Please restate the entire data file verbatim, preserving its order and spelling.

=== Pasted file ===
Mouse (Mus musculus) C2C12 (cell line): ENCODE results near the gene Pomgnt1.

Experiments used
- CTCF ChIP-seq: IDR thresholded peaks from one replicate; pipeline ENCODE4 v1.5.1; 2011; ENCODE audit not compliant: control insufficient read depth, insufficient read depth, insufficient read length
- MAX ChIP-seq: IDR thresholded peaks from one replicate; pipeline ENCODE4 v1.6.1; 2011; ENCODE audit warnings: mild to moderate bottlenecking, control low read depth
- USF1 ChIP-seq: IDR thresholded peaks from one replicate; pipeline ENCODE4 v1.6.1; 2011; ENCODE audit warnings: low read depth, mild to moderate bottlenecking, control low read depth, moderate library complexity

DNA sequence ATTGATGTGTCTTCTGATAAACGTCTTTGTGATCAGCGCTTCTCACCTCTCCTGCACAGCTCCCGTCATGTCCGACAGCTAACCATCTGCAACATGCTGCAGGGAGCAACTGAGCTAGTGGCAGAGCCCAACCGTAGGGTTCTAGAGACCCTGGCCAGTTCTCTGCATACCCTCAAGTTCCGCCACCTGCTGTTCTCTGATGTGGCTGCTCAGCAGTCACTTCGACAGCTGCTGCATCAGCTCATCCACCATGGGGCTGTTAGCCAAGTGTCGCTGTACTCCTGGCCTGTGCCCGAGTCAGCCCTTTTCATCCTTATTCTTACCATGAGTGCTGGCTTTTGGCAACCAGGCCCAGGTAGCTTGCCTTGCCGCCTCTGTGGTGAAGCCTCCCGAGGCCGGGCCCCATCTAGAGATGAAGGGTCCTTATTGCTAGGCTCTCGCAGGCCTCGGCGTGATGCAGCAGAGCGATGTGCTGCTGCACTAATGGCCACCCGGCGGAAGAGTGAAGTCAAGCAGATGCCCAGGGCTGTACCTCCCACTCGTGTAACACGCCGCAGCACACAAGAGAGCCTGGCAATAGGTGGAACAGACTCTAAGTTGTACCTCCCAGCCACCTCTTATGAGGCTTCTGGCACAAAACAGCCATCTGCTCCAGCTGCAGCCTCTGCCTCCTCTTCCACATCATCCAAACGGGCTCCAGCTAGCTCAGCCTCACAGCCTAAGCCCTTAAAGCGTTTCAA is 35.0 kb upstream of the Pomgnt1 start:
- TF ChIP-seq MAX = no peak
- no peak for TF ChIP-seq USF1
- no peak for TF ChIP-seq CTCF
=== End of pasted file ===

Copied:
Mouse (Mus musculus) C2C12 (cell line): ENCODE results near the gene Pomgnt1.

Experiments used
- CTCF ChIP-seq: IDR thresholded peaks from one replicate; pipeline ENCODE4 v1.5.1; 2011; ENCODE audit not compliant: control insufficient read depth, insufficient read depth, insufficient read length
- MAX ChIP-seq: IDR thresholded peaks from one replicate; pipeline ENCODE4 v1.6.1; 2011; ENCODE audit warnings: mild to moderate bottlenecking, control low read depth
- USF1 ChIP-seq: IDR thresholded peaks from one replicate; pipeline ENCODE4 v1.6.1; 2011; ENCODE audit warnings: low read depth, mild to moderate bottlenecking, control low read depth, moderate library complexity

DNA sequence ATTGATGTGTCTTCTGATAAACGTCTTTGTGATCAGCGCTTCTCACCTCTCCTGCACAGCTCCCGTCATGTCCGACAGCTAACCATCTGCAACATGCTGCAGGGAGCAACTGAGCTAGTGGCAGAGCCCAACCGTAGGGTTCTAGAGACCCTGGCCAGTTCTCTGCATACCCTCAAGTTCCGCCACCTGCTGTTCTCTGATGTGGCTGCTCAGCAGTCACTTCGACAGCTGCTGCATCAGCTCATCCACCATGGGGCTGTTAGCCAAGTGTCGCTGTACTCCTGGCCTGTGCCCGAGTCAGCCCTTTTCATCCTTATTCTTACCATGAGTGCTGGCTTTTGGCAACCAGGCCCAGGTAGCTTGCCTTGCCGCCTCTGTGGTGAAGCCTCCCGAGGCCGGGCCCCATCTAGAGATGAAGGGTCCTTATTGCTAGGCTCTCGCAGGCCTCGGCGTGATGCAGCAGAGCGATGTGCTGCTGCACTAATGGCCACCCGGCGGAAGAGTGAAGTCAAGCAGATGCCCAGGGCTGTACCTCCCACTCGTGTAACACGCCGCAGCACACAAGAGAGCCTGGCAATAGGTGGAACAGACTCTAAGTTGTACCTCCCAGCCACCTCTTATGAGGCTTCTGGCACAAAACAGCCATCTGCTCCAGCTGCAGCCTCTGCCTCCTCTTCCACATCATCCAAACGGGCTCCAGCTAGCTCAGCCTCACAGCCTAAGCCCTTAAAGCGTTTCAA is 35.0 kb upstream of the Pomgnt1 start:
- TF ChIP-seq MAX = no peak
- no peak for TF ChIP-seq USF1
- no peak for TF ChIP-seq CTCF